A senior barrister has said he "doubts" whether individual police officers involved in investigations into the Hillsborough disaster will be prosecuted for perverting the course of justice.
Julian Knowles QC says - in an article in a legal magazine - that prosecuting authorities might face "insurmountable" difficulties.
Mr Knowles, who has previously advised the Hillsborough Family Support Group, also questions whether new inquests will be possible. He analyses legal issues surrounding the disaster in the latest issue of The Lawyer, following a report by the Hillsborough Independent Panel.
"The report shows how much remained hidden and it is truly shocking. Those responsible for safety at the ground had abjectly failed to recognise the obvious dangers and officers at South Yorkshire Police were obsessed with hooliganism to the exclusion of just about everything else," writes Mr Knowles.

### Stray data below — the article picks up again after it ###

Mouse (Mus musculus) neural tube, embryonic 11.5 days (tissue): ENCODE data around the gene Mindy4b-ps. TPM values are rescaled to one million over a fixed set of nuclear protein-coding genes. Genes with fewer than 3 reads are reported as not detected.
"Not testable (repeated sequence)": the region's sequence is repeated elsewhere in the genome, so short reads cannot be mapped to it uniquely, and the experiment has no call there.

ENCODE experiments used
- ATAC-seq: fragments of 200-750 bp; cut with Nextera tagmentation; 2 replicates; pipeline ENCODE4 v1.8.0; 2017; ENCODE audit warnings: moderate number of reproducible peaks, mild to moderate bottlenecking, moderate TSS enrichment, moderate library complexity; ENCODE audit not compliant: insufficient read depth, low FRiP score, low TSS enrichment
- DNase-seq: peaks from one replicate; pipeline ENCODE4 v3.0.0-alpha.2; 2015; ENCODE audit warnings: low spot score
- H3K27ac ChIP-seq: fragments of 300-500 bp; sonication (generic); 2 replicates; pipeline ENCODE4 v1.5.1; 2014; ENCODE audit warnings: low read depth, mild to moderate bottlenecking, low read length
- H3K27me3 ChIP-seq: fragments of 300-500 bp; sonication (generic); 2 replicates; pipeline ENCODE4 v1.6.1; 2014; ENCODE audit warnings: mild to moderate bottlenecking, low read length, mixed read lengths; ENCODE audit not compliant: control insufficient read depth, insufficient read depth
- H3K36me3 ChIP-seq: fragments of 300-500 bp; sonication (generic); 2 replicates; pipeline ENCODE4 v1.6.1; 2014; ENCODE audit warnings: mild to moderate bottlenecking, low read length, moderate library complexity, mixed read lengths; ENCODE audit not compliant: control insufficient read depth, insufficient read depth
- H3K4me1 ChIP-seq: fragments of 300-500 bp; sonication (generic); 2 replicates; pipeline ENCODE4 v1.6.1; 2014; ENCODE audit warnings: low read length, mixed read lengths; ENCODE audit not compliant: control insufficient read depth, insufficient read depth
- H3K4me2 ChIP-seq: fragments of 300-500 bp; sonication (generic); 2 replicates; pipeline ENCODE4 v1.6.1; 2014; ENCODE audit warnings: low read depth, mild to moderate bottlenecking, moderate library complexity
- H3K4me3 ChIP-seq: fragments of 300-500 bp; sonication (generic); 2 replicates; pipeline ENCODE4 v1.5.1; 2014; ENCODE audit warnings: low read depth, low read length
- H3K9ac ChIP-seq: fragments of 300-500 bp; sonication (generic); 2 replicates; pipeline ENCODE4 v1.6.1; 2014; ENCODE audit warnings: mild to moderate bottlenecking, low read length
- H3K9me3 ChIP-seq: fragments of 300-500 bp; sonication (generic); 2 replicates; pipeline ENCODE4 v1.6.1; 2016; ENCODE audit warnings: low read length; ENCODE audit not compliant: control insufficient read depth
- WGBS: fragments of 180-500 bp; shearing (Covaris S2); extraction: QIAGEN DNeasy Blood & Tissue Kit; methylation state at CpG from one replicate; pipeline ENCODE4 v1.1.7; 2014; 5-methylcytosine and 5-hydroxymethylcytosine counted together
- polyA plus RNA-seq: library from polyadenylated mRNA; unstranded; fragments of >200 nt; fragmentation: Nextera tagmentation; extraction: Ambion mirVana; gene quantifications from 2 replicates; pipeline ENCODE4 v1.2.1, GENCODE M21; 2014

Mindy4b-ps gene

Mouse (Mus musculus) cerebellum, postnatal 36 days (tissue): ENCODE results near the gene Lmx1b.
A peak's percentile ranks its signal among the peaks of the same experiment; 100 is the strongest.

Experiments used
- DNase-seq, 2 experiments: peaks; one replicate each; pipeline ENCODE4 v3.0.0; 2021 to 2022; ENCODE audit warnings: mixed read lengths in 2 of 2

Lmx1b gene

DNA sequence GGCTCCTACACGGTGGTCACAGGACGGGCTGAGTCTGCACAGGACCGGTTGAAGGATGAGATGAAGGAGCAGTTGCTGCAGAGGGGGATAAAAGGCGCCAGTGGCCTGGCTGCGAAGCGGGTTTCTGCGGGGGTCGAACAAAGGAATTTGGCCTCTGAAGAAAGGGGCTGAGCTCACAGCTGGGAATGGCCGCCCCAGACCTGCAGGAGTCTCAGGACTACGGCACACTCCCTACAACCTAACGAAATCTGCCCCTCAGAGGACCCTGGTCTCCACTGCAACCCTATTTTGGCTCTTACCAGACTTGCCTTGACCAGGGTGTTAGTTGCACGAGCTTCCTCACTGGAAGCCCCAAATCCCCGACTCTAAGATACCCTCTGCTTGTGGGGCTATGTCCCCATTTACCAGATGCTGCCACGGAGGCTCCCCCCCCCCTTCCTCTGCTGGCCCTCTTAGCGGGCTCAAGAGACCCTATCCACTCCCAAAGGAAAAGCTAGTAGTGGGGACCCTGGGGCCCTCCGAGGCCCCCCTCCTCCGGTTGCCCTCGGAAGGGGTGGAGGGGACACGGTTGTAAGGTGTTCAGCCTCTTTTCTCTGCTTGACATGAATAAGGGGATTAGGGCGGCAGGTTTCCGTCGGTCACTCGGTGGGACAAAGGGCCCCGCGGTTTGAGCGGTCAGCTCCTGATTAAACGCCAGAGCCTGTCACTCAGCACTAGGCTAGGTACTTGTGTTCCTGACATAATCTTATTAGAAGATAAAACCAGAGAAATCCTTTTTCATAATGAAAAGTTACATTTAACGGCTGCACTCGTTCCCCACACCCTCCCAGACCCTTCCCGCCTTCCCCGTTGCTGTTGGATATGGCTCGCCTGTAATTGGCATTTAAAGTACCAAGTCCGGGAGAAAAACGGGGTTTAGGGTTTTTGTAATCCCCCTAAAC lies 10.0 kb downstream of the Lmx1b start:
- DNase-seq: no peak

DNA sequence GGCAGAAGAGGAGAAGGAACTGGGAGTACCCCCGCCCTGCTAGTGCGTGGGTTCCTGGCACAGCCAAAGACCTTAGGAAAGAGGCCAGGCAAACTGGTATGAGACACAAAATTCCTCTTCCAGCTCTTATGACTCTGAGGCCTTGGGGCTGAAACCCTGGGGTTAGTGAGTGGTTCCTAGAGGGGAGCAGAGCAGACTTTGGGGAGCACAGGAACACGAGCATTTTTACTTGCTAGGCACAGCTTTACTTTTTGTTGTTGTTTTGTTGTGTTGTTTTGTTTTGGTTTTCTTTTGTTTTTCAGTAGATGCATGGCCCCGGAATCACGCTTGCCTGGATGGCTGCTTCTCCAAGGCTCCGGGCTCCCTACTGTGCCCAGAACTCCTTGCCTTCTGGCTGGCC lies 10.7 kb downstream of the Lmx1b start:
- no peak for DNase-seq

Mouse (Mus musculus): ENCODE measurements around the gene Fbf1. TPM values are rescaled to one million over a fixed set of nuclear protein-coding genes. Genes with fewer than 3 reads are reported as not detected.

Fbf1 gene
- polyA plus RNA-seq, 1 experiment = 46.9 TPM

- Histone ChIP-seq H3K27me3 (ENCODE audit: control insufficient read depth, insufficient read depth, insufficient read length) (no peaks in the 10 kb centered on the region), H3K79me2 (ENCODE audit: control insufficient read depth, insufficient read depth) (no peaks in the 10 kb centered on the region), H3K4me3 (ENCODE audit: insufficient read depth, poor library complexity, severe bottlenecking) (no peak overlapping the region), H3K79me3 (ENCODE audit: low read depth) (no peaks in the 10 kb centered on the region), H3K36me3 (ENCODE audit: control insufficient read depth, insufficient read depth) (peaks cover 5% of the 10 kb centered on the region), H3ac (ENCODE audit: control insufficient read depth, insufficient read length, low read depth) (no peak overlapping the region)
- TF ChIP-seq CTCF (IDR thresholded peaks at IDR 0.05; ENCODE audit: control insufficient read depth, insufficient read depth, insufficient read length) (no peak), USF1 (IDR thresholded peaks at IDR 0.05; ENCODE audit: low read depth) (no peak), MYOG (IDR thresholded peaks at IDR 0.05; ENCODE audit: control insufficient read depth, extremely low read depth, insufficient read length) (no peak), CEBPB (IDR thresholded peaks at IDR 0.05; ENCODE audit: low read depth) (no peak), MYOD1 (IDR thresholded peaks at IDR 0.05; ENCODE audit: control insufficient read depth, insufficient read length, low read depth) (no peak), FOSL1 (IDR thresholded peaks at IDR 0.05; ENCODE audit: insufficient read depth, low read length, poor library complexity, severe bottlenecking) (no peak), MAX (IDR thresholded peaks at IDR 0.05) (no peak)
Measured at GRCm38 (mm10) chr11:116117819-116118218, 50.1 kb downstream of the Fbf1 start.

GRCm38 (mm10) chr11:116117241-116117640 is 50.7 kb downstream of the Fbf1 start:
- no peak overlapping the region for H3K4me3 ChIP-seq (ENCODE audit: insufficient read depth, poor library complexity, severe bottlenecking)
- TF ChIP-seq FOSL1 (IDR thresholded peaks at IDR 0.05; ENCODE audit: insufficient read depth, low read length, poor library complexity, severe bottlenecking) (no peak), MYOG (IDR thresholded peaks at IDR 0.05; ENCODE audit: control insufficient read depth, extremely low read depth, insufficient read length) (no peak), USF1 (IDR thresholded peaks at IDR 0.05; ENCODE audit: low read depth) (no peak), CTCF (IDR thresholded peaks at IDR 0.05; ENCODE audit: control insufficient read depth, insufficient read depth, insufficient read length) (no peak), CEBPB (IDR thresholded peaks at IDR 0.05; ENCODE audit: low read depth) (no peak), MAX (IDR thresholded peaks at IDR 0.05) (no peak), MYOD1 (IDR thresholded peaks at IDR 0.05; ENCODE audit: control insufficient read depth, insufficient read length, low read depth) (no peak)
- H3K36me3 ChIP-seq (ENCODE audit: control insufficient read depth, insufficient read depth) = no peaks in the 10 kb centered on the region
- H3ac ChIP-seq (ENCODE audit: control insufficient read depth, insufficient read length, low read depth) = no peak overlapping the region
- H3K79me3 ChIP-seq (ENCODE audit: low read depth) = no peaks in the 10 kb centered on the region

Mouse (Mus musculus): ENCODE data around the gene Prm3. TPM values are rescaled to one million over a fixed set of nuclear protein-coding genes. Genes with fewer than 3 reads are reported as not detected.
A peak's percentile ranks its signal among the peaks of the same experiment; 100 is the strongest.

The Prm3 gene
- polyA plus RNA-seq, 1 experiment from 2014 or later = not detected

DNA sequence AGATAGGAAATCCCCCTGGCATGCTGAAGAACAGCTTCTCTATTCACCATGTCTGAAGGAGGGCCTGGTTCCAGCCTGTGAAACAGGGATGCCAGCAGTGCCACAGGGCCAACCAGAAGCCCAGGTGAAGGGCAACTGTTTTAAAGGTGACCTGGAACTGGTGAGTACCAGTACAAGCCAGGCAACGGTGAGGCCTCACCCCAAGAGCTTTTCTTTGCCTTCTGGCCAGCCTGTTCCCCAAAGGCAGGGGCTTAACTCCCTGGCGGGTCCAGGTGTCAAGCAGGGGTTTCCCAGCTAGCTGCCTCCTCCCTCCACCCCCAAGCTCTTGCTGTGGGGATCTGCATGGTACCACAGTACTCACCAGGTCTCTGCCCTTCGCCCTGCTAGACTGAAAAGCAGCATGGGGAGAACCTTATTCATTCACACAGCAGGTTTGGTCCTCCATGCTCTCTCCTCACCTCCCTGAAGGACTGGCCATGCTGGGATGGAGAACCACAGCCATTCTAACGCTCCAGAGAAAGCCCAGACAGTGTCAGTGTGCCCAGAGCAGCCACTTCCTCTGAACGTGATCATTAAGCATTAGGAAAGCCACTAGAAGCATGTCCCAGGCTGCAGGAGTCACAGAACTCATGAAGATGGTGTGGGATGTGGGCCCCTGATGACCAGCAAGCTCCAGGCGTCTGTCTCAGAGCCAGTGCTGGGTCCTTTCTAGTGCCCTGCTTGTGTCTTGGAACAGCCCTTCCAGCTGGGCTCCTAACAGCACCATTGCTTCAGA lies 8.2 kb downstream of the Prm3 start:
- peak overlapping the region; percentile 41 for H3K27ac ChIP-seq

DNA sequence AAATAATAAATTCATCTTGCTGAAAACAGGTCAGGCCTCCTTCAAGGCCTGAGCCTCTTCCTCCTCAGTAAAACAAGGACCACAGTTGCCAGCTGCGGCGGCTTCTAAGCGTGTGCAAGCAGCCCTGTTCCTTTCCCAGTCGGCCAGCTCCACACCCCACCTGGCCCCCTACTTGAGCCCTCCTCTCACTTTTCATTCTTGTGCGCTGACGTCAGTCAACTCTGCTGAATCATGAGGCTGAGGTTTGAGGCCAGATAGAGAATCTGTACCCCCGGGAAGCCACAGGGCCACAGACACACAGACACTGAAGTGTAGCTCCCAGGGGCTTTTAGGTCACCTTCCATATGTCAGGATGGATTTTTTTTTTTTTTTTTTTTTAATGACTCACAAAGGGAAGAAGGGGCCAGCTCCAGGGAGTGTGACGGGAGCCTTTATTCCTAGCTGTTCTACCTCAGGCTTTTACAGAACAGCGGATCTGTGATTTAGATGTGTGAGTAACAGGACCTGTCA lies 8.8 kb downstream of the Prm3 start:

"The report also reveals the extent to which South Yorkshire Police manipulated the evidence of its officers... and how the force's solicitors were intimately involved in the process."
Mr Knowles says for families of victims "nothing less than prosecutions for perverting the course of justice and new inquests will suffice".
But he adds: "I have doubts whether this will be the outcome.
"The passage of time and the complexity of the process by which the statements were altered are likely to present real difficulties for the Director of Public Prosecutions when (his team) reviews the report's findings to determine whether there is sufficient evidence to prosecute any individuals.
"The fact the editing process was done on legal advice will also raise difficulties of legal professional privilege which might prove insurmountable."
He goes on: "The Attorney General should certainly consider ordering new inquests but the passage of time may again preclude such a course of action."